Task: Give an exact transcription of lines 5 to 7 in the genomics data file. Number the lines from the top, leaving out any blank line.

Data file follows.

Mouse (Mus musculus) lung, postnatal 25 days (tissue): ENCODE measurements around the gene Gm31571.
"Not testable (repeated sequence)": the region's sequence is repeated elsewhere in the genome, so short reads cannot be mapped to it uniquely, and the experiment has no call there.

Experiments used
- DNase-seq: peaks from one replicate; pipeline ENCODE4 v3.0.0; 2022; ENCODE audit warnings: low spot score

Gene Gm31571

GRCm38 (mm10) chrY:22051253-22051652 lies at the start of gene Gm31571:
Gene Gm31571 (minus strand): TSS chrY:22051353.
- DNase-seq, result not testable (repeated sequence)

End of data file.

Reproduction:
Gene Gm31571

GRCm38 (mm10) chrY:22051253-22051652 lies at the start of gene Gm31571:
Gene Gm31571 (minus strand): TSS chrY:22051353.